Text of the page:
ATLANTIC CITY, N.J. — Superstorm Sandy slammed into the New Jersey coastline with 80 mph winds Monday night and hurled an unprecedented 13-foot surge of seawater at New York City, flooding its tunnels, subway stations and the electrical system that powers Wall Street. At least 16 U.S. deaths were blamed on the storm, which brought the presidential campaign to a halt a week before Election Day.
For New York City at least, Sandy was not the dayslong onslaught many had feared, and the wind and rain that sent water sloshing into Manhattan from three sides began dying down within hours.
Sandy knocked out power to at least 5.7 million people, and New York's main utility said large sections of Manhattan had been plunged into darkness. Water pressed into the island from three sides.
Just before its center reached land, the storm was stripped of hurricane status, but the distinction was purely technical, based on its shape and internal temperature. Sandy still packed hurricane-force wind, and forecasters were careful to say it remained every bit as dangerous to the 50 million people in its path.
As Sandy closed in, it smacked the boarded-up big cities of the Northeast corridor — Washington, Baltimore, Philadelphia, New York and Boston — with stinging rain and gusts of more than 85 mph. It also converged with a cold-weather system that turned it into a superstorm, a monstrous hybrid consisting not only of rain and high wind but snow.
Sandy made landfall at 8 p.m. near Atlantic City, which was already mostly under water and saw a piece of its world-famous Boardwalk washed away earlier in the day.
Authorities reported a record surge more than 13 feet high at the Battery at the southern tip of Manhattan, from the storm and high tide combined.
In an attempt to lessen damage from saltwater to the subway system and the underground electrical network that underlies the city's financial district, New York City's main utility cut power to about 6,500 customers in lower Manhattan. But a far wider swath was hit with blackouts caused by flooding and transformer explosions.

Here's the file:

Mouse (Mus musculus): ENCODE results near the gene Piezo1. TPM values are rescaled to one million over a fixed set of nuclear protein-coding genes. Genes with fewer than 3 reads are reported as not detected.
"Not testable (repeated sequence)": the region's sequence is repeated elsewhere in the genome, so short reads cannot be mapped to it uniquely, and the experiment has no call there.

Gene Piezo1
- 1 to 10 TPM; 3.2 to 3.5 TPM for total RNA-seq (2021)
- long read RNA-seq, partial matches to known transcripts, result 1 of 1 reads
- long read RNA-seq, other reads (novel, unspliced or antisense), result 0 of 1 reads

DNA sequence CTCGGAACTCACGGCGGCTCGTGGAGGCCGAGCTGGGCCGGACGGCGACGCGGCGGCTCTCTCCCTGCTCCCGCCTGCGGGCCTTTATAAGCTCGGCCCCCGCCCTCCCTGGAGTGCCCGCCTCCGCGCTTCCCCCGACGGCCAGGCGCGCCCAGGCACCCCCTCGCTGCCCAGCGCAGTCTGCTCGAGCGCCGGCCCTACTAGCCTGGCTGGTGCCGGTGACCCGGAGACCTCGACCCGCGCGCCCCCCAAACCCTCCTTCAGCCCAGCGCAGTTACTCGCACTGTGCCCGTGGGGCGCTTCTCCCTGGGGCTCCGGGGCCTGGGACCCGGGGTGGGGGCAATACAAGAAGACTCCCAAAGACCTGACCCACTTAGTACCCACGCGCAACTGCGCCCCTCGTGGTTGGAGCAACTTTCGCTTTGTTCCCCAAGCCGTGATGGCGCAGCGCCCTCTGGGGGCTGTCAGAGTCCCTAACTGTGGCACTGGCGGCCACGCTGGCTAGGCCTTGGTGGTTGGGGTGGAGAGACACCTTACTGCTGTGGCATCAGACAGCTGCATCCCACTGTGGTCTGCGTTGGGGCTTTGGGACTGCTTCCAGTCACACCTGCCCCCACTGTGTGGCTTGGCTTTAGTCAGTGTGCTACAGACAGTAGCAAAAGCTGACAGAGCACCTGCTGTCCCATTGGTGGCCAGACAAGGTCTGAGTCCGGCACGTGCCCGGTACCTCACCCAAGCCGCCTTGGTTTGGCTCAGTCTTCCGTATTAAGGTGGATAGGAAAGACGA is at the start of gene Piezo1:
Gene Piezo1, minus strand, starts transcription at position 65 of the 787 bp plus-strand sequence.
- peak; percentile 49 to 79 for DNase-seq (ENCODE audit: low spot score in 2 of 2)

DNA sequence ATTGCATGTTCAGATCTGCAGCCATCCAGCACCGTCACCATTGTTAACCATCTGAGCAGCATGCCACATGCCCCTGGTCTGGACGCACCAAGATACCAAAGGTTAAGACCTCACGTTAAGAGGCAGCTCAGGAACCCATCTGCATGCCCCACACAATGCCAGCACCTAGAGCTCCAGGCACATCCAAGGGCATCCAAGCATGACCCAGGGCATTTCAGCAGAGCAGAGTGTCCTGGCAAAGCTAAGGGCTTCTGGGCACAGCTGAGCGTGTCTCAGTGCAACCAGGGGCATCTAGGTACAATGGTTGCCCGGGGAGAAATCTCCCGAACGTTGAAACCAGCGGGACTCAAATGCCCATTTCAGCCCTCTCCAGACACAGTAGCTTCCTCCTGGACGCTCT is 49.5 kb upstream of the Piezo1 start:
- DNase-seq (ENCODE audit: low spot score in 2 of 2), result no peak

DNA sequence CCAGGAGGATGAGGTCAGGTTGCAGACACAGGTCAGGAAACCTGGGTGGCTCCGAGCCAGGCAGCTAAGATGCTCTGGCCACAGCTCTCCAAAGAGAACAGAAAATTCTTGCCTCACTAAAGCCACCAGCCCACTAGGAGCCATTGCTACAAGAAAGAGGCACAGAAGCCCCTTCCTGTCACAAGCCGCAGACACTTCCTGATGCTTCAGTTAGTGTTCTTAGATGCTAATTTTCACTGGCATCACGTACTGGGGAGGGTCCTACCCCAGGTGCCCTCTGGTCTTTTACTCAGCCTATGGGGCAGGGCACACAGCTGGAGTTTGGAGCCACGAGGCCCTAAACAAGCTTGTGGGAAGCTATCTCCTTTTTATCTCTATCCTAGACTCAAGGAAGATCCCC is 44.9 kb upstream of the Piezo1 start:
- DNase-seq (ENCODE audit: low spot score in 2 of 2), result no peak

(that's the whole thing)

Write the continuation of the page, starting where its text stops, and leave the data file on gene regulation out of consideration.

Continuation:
Airlines canceled more than 12,000 flights, disrupting the plans of travelers all over the world, and storm damage was projected at $10 billion to $20 billion, meaning it could prove to be one of the costliest natural disasters in U.S. history.
Sixteen deaths were reported in New Jersey, New York, Maryland, North Carolina, West Virginia, Pennsylvania and Connecticut. Some of the victims were killed by falling trees. At least one death was blamed on the storm in Canada.
Sandy, which killed 69 people in the Caribbean before making its way up the Atlantic, began to hook left at midday toward the New Jersey coast.
The storm lost its status as hurricane because it no longer had a warm core center nor the convection — the upward air movement in the eye — that traditional hurricanes have, but it was still as dangerous as it was when it was considered a hurricane, said National Hurricane Center spokesman Dennis Feltgen.
New Jersey Gov. Chris Christie said people were stranded in Atlantic City, which sits on a barrier island. He accused the mayor of allowing them to stay there.
With the hurricane roaring through, Christie warned it was no longer safe for rescuers, and advised people who didn't evacuate the barrier islands to “hunker down” until morning.
“I hope, I pray, that there won't be any loss of life because of it,” he said.
While the hurricane's 90 mph winds registered as only a Category 1 on a scale of five, it packed “astoundingly low” barometric pressure, giving it terrific energy to push water inland, said Kerry Emanuel, a professor of meteorology at MIT.
And the New York metropolitan apparently got the worst of it, because it was situated on the dangerous northeastern wall of the storm.
“We are looking at the highest storm surges ever recorded” in the Northeast, said Jeff Masters, meteorology director for Weather Underground, a private forecasting service. “The energy of the storm surge is off the charts, basically.”
Hours before landfall, there was graphic evidence of the storm's power. A construction crane atop a luxury high-rise in New York City collapsed in the wind and dangled precariously 74 floors above the street.
Forecasters said the wind at the top the building might have been close to 95 mph.
At least half a million people had been ordered to evacuate, including 375,000 from low-lying parts of New York City, and by the afternoon, authorities were warning that it could be too late for people who had not left already.
If the storm reaches the higher estimate of $20 billion in damage, that would put it ahead of Hurricane Irene, which raked the Northeast in August 2011 and caused $16 billion in damage. Hurricane Katrina, which killed 1,200 people, cost $108 billion.
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